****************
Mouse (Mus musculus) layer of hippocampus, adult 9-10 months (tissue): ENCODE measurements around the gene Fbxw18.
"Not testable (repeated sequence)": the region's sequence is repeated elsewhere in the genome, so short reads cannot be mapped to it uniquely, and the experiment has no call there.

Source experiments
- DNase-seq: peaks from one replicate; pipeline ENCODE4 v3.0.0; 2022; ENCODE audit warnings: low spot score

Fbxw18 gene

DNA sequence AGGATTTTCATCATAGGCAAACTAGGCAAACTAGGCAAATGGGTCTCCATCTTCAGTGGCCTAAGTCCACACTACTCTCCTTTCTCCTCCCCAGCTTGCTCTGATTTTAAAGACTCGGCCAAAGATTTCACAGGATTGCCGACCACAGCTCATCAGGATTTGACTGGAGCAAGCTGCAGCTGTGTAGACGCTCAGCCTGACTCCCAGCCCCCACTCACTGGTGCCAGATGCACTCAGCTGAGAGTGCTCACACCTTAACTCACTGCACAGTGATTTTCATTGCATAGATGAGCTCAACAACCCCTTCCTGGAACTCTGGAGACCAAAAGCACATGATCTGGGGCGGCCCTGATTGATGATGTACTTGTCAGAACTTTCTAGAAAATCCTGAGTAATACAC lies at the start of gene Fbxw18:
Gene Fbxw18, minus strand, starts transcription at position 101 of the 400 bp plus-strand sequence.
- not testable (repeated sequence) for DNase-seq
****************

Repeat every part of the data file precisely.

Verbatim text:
Mouse (Mus musculus) layer of hippocampus, adult 9-10 months (tissue): ENCODE measurements around the gene Fbxw18.
"Not testable (repeated sequence)": the region's sequence is repeated elsewhere in the genome, so short reads cannot be mapped to it uniquely, and the experiment has no call there.

Source experiments
- DNase-seq: peaks from one replicate; pipeline ENCODE4 v3.0.0; 2022; ENCODE audit warnings: low spot score

Fbxw18 gene

DNA sequence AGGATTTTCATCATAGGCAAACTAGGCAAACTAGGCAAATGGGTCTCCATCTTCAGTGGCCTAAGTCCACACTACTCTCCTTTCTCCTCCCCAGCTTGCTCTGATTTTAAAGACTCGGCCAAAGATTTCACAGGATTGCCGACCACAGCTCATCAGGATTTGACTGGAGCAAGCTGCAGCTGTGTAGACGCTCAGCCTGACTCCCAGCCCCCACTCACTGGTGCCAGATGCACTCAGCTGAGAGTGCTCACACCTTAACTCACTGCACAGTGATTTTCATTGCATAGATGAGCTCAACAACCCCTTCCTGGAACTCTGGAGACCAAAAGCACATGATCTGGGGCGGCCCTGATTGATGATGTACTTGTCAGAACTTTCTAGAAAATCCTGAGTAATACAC lies at the start of gene Fbxw18:
Gene Fbxw18, minus strand, starts transcription at position 101 of the 400 bp plus-strand sequence.
- not testable (repeated sequence) for DNase-seq